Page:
Master Sommelier Virginia Philip
Chef Tricoche’s menu contains several delicious sauces, which can be critical when selecting a wine. The pairing rule “white wine with fish and poultry, red wine with meats” went out the window years ago. I often see wines too heavy or too light that overshadow a dish’s flavors, so this menu lets us dabble in some adventurous but rewarding pairings.
Leaning on the heavier side, the first course of seared king scallops requires the heft of a full-bodied white to hold up to the fleshy meat of the scallops. With a blend of 30 percent grenache blanc, 30 percent clairette, 30 percent roussanne and 10 percent bourboulenc, the Clos de L’Oratoire des Papes, Châteauneuf-duPape, Southern Rhône Valley, 2013, has just the right amount of neutral oak and mineral not to overpower the dish and marries well with the powerful bite of the chorizo and Parma ham.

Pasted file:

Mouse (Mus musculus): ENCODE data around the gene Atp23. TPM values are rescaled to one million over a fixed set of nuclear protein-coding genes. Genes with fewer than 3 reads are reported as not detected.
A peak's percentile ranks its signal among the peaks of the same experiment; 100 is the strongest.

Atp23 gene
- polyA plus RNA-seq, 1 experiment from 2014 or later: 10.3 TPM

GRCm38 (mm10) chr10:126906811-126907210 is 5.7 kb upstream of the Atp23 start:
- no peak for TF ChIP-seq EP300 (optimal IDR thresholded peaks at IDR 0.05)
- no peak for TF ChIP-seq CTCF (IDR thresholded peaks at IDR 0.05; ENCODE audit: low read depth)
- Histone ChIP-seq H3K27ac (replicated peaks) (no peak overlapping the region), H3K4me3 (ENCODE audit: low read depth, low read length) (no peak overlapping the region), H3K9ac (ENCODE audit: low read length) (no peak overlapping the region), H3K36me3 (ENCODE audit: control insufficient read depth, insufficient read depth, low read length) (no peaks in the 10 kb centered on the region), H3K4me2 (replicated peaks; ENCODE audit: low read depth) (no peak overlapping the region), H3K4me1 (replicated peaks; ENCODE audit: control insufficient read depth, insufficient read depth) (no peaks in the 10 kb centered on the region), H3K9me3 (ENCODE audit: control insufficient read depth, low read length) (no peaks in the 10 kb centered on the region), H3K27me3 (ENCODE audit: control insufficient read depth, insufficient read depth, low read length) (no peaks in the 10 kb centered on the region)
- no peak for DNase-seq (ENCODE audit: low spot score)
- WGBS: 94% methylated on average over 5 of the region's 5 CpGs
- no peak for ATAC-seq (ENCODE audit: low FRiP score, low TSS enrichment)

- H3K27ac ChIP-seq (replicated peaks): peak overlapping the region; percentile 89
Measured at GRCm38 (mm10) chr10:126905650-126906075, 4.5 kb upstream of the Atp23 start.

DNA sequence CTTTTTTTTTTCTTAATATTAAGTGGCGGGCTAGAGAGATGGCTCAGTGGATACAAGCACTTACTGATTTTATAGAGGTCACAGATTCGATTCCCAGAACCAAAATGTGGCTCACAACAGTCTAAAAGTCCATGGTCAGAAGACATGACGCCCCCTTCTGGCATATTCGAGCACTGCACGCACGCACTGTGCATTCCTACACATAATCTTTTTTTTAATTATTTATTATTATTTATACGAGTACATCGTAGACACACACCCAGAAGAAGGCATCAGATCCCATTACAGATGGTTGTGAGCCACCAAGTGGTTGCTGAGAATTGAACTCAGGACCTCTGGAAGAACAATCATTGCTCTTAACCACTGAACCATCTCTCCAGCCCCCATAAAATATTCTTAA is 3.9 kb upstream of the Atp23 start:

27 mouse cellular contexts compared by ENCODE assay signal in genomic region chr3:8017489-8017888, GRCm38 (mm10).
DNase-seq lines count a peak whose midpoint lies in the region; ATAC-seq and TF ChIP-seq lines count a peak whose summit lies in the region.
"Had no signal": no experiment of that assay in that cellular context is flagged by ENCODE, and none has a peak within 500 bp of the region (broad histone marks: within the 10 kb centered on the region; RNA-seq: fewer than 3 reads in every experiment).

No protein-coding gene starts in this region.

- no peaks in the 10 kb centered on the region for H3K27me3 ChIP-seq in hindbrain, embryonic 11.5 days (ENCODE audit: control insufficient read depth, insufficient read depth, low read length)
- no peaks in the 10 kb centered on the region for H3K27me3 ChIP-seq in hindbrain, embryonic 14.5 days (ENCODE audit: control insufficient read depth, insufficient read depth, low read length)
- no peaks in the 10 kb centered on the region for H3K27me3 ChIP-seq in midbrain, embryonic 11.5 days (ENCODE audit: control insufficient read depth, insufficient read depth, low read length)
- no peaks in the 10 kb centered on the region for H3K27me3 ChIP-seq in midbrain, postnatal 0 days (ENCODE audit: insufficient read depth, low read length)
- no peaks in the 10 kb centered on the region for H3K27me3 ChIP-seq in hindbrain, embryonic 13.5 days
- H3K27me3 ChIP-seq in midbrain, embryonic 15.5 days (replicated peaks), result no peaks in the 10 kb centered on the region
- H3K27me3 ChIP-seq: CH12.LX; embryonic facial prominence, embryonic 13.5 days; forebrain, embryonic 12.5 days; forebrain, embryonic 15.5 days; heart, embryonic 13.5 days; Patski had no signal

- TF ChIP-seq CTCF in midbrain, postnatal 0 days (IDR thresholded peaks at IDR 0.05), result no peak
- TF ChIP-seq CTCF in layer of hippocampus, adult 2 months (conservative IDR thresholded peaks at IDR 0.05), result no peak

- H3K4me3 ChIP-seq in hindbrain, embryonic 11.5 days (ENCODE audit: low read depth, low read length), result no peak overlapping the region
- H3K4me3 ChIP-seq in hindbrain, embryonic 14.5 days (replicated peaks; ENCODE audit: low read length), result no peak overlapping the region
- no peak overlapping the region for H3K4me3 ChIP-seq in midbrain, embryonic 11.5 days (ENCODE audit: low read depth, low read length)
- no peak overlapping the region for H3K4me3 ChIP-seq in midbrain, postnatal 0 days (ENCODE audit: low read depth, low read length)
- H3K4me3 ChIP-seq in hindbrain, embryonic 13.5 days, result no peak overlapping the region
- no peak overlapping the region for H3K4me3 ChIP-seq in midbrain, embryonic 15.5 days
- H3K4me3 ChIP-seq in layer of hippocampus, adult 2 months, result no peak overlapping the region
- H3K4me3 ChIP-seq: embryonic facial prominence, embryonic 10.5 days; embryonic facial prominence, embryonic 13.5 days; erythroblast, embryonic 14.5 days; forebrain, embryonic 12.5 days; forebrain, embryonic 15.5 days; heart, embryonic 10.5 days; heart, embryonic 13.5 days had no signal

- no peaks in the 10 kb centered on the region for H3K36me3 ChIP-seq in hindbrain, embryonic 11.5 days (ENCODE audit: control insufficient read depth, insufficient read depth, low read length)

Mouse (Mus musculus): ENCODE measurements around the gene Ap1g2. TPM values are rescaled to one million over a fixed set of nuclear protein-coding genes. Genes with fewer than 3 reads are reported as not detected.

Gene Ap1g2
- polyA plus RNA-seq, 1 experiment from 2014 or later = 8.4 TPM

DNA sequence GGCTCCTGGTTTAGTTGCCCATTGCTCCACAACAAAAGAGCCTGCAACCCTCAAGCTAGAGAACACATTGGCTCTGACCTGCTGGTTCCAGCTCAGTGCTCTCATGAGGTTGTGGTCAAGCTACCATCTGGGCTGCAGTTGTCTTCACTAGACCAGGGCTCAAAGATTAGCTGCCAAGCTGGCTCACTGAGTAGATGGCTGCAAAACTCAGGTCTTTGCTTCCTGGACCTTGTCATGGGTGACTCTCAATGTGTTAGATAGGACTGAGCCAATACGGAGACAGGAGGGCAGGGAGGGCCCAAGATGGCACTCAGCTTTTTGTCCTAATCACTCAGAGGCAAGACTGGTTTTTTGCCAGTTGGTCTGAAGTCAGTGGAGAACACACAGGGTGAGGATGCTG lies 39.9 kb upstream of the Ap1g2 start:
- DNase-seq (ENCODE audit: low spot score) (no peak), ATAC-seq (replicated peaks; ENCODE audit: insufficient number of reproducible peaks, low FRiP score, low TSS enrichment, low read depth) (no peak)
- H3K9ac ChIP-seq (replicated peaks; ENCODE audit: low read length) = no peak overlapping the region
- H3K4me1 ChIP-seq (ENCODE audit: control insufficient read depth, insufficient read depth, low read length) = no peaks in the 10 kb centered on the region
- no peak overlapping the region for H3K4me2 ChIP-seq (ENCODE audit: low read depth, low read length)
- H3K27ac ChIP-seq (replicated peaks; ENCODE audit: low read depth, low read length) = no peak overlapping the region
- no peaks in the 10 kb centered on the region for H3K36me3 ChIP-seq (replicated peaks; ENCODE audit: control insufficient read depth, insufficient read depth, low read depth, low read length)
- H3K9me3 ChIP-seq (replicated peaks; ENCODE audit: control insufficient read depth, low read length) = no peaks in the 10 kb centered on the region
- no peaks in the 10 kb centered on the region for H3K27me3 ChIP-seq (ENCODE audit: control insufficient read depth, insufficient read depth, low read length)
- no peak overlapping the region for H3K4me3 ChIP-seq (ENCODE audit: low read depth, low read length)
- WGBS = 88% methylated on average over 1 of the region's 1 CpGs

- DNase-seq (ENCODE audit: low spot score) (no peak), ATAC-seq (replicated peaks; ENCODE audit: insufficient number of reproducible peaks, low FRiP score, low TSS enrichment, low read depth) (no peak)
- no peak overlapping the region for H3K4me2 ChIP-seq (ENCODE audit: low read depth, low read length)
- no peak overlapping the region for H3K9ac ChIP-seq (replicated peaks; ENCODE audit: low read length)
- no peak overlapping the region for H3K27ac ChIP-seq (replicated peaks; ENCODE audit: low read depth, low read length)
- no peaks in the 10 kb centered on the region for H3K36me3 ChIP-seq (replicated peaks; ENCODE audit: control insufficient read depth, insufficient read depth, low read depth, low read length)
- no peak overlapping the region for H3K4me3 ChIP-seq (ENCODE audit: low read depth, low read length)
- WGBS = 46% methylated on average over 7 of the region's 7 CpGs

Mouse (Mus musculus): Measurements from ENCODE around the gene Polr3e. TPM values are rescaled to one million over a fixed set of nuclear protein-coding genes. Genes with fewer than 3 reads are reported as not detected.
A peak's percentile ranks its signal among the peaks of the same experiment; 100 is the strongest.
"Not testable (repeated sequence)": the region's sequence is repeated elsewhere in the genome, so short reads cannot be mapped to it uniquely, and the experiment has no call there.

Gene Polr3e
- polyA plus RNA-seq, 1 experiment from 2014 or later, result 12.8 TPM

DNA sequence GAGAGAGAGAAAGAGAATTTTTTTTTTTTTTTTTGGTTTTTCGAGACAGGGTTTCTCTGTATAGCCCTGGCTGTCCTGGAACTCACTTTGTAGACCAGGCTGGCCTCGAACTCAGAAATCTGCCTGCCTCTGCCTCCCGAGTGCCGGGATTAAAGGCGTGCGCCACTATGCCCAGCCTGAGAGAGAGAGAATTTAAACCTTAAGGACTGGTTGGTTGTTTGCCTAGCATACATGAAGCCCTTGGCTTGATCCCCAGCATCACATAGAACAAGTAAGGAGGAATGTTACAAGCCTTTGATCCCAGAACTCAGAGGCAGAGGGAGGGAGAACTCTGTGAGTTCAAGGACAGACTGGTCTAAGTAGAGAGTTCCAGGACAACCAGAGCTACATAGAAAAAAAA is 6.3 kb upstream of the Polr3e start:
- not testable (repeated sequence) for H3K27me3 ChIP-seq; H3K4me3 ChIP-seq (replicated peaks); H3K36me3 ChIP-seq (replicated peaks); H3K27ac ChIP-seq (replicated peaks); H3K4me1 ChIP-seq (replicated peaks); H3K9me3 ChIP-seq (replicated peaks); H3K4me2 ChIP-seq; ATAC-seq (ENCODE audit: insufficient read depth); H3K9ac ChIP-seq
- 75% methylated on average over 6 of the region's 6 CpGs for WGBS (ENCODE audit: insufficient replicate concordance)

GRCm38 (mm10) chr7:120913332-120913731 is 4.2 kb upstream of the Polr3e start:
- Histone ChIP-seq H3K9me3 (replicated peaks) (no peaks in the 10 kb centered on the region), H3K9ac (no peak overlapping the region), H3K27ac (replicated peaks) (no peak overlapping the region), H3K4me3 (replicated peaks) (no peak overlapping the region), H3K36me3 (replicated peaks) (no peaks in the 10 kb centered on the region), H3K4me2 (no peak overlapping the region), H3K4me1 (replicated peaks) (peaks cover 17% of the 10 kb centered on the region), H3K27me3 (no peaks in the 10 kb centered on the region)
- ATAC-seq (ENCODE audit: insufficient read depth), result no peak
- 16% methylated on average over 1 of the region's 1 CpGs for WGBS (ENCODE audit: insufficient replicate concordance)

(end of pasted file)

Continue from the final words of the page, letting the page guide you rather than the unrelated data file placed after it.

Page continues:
The tasty main-course ballotine of beef and chicken has been thoughtfully paired with Craggy Range’s Gimblett Gravels Vineyard syrah, Hawke’s Bay, New Zealand, 2010. Perhaps best known for sauvignon blanc, New Zealand’s best-kept secrets are its reds. This red is powerful and robust, yet the silky tannins have just enough structure not to overpower the delicate poultry.
The dessert course, a raspberry bavarois, is a rich, dark chocolate gem that begs for a refreshing, slightly fizzy dessert red. Conte Vistarino Costiolo Sangue di Giuda, Lombardy, Italy, 2014, fits the bill. Made from the grapes croatina, barbera and uva rara, its flavors are ripe and lush with red berry fruits and compote jam that complement the raspberry and sorbet beautifully, blending well with the chocolate at the same time.